Welcome to this month’s Link Letter.
We don’t often get hot under the collar here at Engage, but one of this month’s articles has, it seems, caused some fierce debate in the world of engagement. The HBR blog, “The Dark Side of High Employee Engagement” is the culprit here. It argues that very high engagement can be damaging to business outcomes. However, as we have said in our commentary on the piece (see the HBR website), the whole article is flawed based on its definition of engagement. Engagement is simply not about happiness. It is about how engaged people are with what you are trying to achieve as a business.
The issue with engagement is that survey firms try to create a single, off-the-shelf definition of it for all organisations. In our view, this is madness! Each firm needs to consider how it wants to define (and therefore strive towards) engagement for their own organisation and in their own context. Companies should start with their strategic business objectives (what are they trying to achieve?). They then need to define what engagement needs to look like to help achieve those objectives. Finally, they need to assess what practical drivers of engagement will get them there. In the scenarios mentioned in the article, for example, firms might define it as: "Are our people engaged with being innovative?" or "Are our employees engaged with driving growth?".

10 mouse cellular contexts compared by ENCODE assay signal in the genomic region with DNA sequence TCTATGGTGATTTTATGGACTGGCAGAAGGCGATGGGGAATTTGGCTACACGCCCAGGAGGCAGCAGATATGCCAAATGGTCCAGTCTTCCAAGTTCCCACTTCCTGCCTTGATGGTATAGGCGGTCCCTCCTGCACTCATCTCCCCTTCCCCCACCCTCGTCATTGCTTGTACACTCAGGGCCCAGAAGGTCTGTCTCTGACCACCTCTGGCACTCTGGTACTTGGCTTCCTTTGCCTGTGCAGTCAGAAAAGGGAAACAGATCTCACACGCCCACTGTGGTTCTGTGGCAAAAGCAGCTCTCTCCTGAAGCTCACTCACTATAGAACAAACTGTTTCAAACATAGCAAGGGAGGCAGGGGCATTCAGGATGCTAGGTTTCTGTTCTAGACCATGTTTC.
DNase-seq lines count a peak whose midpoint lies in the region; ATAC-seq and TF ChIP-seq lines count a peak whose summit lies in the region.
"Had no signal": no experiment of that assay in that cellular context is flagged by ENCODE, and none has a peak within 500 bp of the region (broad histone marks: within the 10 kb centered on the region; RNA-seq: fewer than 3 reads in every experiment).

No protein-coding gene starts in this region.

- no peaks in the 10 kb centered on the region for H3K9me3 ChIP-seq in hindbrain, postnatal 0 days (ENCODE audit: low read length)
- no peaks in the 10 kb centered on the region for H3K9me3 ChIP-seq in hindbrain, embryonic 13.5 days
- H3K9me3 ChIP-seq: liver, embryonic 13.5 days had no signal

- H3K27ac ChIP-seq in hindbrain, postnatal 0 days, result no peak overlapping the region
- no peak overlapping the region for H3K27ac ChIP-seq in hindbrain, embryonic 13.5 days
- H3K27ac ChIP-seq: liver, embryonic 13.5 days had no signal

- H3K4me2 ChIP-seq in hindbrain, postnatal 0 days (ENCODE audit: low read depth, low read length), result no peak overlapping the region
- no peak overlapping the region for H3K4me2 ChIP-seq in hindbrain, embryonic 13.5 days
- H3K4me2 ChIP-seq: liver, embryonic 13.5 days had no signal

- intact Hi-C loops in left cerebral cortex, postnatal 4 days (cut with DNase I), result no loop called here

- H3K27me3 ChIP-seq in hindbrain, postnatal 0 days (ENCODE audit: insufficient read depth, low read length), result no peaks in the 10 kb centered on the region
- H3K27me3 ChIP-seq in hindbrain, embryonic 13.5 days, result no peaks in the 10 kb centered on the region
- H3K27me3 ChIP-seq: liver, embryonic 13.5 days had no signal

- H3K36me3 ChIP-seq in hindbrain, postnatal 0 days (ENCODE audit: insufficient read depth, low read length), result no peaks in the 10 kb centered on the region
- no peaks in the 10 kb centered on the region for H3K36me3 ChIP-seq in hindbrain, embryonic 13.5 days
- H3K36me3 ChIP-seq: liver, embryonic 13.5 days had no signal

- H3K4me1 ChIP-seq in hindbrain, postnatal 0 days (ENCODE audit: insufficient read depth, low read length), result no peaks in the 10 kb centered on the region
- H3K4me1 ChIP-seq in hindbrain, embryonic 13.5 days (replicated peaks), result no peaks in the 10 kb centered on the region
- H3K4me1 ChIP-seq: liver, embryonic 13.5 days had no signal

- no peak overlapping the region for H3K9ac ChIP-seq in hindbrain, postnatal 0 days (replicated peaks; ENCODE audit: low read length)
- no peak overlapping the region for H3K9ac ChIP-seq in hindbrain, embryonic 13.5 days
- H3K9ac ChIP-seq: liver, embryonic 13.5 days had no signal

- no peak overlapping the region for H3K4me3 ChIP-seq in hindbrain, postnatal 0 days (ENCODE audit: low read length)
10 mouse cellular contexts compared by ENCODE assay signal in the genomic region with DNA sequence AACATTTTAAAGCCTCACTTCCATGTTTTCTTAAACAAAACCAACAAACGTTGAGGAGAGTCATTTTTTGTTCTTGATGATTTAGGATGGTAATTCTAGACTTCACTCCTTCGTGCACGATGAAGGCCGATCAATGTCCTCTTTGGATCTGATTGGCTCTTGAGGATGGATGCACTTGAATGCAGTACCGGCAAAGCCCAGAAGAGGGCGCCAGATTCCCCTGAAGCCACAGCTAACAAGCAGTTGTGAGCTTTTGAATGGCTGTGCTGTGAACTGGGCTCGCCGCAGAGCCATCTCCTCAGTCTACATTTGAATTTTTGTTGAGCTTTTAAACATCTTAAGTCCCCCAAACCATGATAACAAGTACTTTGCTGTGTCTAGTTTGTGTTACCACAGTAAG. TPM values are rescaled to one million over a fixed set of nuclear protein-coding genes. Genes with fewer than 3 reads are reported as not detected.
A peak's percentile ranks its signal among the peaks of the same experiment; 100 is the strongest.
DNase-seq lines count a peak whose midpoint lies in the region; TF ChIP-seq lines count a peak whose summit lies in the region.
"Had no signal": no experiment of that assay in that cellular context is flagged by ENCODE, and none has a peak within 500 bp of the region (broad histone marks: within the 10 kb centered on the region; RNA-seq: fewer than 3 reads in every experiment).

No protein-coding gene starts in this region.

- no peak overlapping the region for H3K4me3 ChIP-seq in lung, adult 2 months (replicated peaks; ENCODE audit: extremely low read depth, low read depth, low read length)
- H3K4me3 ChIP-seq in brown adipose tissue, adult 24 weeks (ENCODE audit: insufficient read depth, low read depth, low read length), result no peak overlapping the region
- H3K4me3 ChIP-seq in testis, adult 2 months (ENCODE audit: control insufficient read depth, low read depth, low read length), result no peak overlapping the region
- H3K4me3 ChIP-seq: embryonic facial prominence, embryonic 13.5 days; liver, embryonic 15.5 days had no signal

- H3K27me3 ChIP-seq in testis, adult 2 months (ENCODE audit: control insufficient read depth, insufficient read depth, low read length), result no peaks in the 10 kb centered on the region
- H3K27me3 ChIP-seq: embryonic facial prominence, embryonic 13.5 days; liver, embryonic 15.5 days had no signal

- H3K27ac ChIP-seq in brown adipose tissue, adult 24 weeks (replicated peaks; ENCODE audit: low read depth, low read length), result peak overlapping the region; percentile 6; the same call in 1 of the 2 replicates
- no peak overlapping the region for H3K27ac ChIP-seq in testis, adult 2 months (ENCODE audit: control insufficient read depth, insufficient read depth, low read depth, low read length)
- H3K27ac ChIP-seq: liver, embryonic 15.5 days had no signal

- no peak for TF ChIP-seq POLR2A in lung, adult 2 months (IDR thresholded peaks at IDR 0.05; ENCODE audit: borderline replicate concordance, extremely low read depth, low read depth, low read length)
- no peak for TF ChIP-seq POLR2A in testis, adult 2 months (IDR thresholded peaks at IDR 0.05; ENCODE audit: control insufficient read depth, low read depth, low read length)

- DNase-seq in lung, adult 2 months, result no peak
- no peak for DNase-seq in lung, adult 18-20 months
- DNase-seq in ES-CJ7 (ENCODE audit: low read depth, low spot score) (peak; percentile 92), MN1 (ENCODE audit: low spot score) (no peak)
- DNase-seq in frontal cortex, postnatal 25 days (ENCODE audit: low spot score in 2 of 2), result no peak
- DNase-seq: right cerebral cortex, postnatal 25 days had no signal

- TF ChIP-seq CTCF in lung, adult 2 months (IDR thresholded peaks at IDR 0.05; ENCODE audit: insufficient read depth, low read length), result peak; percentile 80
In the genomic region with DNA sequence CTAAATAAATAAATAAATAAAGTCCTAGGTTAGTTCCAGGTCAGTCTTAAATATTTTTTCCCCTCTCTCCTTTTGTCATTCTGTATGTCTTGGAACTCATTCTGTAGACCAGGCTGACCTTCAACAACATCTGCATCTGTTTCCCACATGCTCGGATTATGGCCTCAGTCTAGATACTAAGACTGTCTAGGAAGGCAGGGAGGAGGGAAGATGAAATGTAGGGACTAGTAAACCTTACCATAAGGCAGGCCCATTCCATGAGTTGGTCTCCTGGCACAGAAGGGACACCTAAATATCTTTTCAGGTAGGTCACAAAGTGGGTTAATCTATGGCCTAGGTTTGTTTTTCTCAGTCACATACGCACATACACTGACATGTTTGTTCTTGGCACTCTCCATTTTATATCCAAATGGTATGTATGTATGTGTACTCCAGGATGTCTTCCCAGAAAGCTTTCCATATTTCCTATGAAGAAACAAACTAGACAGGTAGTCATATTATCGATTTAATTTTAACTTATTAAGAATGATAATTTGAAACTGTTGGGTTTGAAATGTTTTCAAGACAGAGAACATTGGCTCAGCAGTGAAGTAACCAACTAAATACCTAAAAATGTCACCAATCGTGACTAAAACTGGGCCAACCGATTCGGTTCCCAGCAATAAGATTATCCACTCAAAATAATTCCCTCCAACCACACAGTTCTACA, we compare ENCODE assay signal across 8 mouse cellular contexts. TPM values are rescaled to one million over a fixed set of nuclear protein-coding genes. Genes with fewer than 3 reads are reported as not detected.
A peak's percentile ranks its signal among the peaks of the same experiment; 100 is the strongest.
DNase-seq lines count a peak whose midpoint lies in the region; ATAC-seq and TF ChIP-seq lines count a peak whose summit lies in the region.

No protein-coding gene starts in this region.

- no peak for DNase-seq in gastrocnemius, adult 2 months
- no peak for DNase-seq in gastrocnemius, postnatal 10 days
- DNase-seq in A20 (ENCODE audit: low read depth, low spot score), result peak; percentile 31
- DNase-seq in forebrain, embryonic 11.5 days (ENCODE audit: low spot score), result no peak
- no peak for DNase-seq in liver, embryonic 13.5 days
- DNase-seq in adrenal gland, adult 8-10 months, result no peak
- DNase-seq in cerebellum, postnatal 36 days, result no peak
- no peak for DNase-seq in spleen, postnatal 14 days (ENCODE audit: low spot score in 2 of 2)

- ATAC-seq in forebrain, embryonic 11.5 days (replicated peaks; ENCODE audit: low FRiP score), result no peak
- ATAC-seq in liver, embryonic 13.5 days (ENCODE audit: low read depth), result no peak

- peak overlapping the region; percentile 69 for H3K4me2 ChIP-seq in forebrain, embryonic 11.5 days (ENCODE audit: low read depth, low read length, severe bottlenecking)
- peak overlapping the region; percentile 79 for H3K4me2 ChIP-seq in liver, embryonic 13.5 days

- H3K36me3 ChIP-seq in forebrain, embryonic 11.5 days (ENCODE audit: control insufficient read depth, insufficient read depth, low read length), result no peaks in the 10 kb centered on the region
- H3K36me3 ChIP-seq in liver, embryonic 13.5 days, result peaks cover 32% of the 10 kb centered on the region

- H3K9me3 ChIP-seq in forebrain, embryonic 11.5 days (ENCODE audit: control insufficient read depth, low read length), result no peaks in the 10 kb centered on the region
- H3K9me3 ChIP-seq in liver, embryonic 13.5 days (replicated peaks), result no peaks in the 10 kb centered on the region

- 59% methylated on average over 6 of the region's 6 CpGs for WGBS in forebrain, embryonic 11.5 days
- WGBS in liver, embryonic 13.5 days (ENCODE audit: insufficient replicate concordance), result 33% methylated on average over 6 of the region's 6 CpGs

If you define it correctly for your own business context and measure the right things, then you can leverage engagement to the ends that the company needs. A bland "one size fits all" definition and measurement system is the problem here.
We hope you enjoy this month’s reads.
Dr Andy Brown, CEO, ENGAGE
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